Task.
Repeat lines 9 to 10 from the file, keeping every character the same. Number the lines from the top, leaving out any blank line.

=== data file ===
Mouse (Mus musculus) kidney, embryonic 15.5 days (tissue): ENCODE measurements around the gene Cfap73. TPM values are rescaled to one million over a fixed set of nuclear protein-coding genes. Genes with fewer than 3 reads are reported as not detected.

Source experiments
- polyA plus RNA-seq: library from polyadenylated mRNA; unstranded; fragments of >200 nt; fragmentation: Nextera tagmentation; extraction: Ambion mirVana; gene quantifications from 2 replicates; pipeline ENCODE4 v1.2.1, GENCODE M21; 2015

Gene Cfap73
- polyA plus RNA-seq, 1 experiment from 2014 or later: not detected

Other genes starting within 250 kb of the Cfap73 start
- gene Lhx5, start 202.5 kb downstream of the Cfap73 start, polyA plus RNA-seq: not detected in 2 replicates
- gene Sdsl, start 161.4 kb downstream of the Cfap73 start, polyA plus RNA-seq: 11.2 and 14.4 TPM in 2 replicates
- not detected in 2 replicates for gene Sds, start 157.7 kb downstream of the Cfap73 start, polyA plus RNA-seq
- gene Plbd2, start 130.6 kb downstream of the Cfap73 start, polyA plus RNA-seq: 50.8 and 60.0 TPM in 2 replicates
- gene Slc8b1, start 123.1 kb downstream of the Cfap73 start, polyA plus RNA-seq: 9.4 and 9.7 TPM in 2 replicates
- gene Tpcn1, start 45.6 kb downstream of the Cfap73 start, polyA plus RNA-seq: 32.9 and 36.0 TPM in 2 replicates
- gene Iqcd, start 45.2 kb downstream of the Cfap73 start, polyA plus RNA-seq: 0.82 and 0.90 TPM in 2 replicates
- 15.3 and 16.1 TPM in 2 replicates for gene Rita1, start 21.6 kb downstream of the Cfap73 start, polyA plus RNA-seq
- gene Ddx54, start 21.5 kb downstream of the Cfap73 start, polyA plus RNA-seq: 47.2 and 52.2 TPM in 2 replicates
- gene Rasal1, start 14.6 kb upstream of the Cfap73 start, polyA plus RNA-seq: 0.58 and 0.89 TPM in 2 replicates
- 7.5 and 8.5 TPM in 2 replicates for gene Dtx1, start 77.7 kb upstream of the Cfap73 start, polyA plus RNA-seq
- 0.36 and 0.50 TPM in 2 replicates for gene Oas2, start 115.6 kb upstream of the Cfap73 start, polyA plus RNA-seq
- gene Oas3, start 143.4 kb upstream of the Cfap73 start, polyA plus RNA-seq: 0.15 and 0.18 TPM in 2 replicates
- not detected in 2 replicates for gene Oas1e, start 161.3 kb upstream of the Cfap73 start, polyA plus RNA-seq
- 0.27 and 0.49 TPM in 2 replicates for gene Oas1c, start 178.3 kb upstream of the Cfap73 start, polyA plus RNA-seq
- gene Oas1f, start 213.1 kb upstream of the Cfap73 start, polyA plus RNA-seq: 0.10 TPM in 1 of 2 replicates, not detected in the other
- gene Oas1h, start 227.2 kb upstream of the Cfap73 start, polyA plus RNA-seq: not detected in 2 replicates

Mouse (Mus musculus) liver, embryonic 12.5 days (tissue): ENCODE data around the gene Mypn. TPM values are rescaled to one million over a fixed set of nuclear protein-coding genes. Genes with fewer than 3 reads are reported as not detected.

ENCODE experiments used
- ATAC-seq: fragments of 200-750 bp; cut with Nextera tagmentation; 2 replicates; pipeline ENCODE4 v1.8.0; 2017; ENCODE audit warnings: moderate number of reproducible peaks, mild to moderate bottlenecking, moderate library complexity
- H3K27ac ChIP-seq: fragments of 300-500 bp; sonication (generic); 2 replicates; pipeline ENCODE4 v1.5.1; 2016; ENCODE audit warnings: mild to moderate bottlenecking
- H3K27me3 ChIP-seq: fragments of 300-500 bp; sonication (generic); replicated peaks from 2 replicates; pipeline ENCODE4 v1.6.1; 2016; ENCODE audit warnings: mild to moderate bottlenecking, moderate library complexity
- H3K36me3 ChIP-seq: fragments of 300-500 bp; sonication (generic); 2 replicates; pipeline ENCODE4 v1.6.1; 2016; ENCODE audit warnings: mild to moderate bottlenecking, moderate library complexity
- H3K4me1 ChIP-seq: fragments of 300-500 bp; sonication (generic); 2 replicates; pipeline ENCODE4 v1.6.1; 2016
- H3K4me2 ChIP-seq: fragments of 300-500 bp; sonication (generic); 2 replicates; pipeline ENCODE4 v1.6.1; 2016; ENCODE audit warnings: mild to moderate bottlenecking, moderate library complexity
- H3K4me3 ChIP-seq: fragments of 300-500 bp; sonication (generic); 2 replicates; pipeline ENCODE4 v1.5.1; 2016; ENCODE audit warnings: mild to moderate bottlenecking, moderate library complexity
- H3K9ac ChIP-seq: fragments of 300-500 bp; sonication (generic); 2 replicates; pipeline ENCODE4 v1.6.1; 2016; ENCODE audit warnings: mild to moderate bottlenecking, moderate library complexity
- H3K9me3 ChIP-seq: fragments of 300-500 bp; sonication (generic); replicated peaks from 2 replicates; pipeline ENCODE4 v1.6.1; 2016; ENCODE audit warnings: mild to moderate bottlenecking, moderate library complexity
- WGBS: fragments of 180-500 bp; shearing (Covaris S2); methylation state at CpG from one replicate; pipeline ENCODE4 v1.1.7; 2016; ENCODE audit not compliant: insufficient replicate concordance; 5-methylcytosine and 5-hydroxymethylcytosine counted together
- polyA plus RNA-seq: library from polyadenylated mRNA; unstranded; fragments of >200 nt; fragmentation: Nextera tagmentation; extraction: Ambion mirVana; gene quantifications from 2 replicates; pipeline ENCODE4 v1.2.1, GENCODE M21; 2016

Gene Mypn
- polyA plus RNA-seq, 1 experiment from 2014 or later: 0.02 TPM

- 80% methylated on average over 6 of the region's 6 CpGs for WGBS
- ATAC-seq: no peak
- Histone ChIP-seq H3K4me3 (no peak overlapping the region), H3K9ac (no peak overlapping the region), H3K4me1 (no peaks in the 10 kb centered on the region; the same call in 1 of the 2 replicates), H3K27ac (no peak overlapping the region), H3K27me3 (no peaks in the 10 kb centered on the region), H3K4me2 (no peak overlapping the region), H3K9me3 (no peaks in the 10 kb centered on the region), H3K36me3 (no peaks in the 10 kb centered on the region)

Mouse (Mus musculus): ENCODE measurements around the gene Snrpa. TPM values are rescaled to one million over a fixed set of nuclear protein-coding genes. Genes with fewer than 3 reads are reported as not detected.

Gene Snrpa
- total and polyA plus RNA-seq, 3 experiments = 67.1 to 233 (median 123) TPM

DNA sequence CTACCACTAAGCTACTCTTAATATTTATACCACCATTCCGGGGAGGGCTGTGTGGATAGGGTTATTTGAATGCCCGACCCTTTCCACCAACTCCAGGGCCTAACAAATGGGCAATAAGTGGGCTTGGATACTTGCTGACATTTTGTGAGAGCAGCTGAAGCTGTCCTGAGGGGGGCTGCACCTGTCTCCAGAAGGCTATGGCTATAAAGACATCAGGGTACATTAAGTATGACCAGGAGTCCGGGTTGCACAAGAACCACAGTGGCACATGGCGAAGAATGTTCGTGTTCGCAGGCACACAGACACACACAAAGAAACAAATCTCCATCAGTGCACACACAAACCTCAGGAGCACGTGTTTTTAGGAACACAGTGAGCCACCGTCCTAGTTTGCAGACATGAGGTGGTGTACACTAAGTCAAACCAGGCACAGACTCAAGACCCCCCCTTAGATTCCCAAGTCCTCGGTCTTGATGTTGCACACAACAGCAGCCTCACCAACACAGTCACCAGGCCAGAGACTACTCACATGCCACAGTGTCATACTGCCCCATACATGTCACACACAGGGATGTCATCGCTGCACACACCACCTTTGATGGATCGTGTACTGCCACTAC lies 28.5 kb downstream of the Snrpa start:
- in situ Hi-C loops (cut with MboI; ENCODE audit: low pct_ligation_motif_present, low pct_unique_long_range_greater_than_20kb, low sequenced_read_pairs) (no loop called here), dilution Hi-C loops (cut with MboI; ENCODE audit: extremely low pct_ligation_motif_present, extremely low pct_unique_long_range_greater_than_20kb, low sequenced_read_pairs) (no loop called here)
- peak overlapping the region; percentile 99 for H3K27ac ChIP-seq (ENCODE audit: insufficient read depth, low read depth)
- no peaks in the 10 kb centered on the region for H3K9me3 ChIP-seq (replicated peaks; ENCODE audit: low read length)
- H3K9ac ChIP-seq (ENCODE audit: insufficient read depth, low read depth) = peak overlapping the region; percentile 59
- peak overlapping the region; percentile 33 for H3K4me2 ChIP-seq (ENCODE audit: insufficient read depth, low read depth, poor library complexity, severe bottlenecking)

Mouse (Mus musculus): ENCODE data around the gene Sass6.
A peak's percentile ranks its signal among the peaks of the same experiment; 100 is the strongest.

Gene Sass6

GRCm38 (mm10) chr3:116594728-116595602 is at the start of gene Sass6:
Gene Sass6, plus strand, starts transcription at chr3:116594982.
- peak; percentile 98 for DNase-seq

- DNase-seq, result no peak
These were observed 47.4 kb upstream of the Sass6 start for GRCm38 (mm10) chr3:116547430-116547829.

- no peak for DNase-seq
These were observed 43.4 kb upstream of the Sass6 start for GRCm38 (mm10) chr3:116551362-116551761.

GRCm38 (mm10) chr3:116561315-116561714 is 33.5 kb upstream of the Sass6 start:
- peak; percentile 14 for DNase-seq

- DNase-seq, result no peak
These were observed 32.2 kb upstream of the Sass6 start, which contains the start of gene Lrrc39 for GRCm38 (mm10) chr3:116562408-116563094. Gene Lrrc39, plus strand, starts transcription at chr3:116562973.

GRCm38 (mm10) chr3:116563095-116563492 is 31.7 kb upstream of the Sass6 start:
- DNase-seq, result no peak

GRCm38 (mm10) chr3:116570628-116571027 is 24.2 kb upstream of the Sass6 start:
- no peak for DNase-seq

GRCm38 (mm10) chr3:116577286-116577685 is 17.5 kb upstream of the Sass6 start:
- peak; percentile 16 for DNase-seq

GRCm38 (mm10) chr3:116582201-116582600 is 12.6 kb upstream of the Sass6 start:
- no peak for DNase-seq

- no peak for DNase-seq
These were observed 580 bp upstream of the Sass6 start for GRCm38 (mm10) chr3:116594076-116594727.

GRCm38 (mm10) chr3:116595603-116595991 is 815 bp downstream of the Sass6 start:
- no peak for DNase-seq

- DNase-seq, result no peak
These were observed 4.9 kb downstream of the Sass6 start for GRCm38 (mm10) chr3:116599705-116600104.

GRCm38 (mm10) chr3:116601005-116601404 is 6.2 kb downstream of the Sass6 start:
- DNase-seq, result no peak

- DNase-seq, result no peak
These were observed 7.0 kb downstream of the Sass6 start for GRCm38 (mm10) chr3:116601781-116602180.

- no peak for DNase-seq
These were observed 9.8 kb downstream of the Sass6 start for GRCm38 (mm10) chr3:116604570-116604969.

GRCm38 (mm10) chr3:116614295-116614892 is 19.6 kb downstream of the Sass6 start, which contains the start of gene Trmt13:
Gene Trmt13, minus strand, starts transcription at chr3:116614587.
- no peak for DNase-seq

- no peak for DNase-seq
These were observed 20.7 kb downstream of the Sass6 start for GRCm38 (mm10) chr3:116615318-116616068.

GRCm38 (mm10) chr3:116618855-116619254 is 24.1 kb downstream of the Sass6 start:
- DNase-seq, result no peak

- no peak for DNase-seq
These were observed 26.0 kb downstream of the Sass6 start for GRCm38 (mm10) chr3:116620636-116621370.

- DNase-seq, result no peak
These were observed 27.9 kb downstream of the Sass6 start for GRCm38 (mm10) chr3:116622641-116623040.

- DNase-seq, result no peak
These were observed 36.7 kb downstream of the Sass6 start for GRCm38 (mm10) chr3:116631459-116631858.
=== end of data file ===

- not detected in 2 replicates for gene Sds, start 157.7 kb downstream of the Cfap73 start, polyA plus RNA-seq
- gene Plbd2, start 130.6 kb downstream of the Cfap73 start, polyA plus RNA-seq: 50.8 and 60.0 TPM in 2 replicates